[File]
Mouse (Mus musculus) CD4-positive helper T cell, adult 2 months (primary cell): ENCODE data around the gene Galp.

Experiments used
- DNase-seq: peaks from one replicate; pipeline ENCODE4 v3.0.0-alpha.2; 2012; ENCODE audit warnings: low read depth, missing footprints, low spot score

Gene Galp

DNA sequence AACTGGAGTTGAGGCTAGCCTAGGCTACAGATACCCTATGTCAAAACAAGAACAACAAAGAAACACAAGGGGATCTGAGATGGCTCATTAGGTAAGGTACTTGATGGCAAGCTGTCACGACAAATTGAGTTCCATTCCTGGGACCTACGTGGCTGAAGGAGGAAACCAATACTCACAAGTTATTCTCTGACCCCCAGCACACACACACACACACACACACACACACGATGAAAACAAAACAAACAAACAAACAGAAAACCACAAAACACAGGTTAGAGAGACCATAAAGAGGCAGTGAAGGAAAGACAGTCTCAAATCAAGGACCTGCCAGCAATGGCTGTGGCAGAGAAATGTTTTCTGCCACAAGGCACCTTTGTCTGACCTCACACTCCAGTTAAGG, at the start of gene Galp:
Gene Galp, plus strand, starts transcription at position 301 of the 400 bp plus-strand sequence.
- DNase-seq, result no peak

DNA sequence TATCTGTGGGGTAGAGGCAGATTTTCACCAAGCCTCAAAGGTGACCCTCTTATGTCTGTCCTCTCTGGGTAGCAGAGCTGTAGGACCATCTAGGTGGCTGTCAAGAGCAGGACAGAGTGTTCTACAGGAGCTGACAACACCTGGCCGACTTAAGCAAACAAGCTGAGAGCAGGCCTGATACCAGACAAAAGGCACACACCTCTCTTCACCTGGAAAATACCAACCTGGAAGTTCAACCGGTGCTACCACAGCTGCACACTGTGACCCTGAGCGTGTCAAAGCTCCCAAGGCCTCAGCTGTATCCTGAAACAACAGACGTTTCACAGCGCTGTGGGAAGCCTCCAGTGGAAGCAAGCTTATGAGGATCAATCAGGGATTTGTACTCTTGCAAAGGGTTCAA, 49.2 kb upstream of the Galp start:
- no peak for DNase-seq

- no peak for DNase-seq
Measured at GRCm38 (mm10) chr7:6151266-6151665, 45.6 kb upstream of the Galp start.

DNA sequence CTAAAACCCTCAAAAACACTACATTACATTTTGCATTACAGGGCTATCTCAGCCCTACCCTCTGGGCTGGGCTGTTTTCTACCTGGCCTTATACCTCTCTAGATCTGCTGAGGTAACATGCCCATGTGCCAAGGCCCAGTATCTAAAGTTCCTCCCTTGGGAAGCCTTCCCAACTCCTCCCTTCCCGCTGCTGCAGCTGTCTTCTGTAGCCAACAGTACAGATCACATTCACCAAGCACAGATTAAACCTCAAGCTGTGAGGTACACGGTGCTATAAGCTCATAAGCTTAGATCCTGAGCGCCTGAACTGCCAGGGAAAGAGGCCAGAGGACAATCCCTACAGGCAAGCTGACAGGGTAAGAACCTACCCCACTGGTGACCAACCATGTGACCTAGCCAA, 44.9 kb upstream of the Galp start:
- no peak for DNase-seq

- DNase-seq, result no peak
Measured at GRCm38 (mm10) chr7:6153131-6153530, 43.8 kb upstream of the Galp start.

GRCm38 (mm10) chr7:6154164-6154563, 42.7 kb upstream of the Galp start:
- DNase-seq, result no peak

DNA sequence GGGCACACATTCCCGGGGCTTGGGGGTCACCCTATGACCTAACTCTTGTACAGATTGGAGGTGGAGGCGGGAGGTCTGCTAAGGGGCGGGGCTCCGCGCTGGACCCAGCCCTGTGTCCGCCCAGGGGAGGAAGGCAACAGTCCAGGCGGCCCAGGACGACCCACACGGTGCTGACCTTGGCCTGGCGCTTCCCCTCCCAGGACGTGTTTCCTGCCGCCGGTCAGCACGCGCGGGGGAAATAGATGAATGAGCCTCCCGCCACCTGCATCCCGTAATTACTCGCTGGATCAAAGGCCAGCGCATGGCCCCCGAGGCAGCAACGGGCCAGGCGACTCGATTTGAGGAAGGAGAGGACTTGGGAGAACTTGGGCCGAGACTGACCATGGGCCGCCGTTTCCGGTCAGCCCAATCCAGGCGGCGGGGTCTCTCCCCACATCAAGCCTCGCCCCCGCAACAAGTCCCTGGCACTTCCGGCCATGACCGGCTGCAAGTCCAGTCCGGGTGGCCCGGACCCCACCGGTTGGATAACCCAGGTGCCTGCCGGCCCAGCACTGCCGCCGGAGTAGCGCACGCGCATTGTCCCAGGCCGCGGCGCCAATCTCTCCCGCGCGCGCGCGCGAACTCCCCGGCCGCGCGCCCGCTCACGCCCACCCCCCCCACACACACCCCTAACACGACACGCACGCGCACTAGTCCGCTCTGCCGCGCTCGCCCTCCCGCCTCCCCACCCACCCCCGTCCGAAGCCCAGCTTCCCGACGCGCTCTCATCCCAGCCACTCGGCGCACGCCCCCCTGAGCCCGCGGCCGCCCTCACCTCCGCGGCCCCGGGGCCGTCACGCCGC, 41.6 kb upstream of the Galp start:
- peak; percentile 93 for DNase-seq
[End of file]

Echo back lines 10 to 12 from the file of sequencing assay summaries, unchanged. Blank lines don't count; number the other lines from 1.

- no peak for DNase-seq
Measured at GRCm38 (mm10) chr7:6151266-6151665, 45.6 kb upstream of the Galp start.

DNA sequence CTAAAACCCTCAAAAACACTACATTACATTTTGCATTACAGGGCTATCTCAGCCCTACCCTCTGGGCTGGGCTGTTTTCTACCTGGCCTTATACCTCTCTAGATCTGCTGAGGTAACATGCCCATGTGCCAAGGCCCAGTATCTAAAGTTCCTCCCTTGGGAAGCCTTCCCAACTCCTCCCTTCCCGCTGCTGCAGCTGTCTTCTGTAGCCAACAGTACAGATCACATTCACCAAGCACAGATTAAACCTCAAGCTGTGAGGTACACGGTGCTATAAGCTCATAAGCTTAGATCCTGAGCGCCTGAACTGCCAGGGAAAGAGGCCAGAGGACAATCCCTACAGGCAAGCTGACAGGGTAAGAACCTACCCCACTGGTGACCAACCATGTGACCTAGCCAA, 44.9 kb upstream of the Galp start: